Reproduction of Emancipation Proclamation at the National Underground Railroad Freedom Center Lincoln's long-term goal was to apply federal pressure on the slave states to get them to abolish slavery on their own, beginning with the four loyal Border States of Maryland, Delaware, Kentucky, and Missouri. But he also warned that if the slave states seceded from the Union they would forfeit the constitutional protection of slavery, including any claim to the recovery of their fugitive slave. The American Civil War began in April,and by the end of May the Lincoln administration approved a policy of not returning fugitive slaves who came within Union lines from disloyal states. Such slaves were deemed "contraband of war," or "contrabands.
Ten Reasons Not to Abolish Slavery Wednesday, November 18, Policy Government Slavery existed for thousands of years, in all sorts of societies and all parts of the world. To imagine human social life without it required an extraordinary effort. Yet, from time to time, eccentrics emerged to oppose it, most of them arguing that slavery is a moral monstrosity and therefore people should get rid of it.
Such advocates generally elicited reactions ranging from gentle amusement to harsh scorn and even violent assault.
When people bothered to give reasons for opposing the proposed abolition, they advanced various ideas. Here are ten such ideas I have encountered in my reading.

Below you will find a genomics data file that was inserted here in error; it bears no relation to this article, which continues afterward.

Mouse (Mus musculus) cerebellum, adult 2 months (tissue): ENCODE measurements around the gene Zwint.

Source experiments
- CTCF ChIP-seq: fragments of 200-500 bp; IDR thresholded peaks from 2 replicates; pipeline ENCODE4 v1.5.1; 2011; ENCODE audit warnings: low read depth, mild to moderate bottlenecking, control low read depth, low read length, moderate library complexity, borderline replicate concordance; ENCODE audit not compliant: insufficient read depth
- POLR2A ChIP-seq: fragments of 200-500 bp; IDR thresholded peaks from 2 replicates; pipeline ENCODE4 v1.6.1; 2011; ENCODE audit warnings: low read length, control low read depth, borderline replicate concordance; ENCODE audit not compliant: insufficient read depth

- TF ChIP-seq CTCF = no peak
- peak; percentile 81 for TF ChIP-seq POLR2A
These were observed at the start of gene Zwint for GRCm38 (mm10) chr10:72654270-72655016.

People differ, and we must expect that those who are superior in a certain way—for example, in intelligence, morality, knowledge, technological prowess, or capacity for fighting—will make themselves the masters of those who are inferior in this regard.
Abraham Lincoln expressed this idea in one of his famous debates with Senator Stephen Douglas: And inasmuch as they cannot so live, while they do remain together there must be the position of superior and inferior, and I as much as any other man am in favor of having the superior position assigned to the white race.
Slavery has always existed. This reason exemplifies the logical fallacy argumentum ad antiquitatem the argument to antiquity or tradition. Nevertheless, it often persuaded people, especially those of conservative bent.
Even nonconservatives might give it weight on the quasi-Hayekian ground that although we do not understand why a social institution persists, its persistence may nonetheless be well grounded in a logic we have yet to understand.
Every society on earth has slavery. The unspoken corollary is that every society must have slavery. The pervasiveness of an institution seems to many people to constitute compelling proof of its necessity. Perhaps, as one variant maintains, every society has slavery because certain kinds of work are so difficult or degrading that no free person will do them, and therefore unless we have slaves to do these jobs, they will not get done.
Someone, as the saying went in the Old South, has to be the mud sill, and free people will not tolerate serving in this capacity. The slaves are not capable of taking care of themselves. It would be cruel to set free people who would then, at best, fall into destitution and suffering.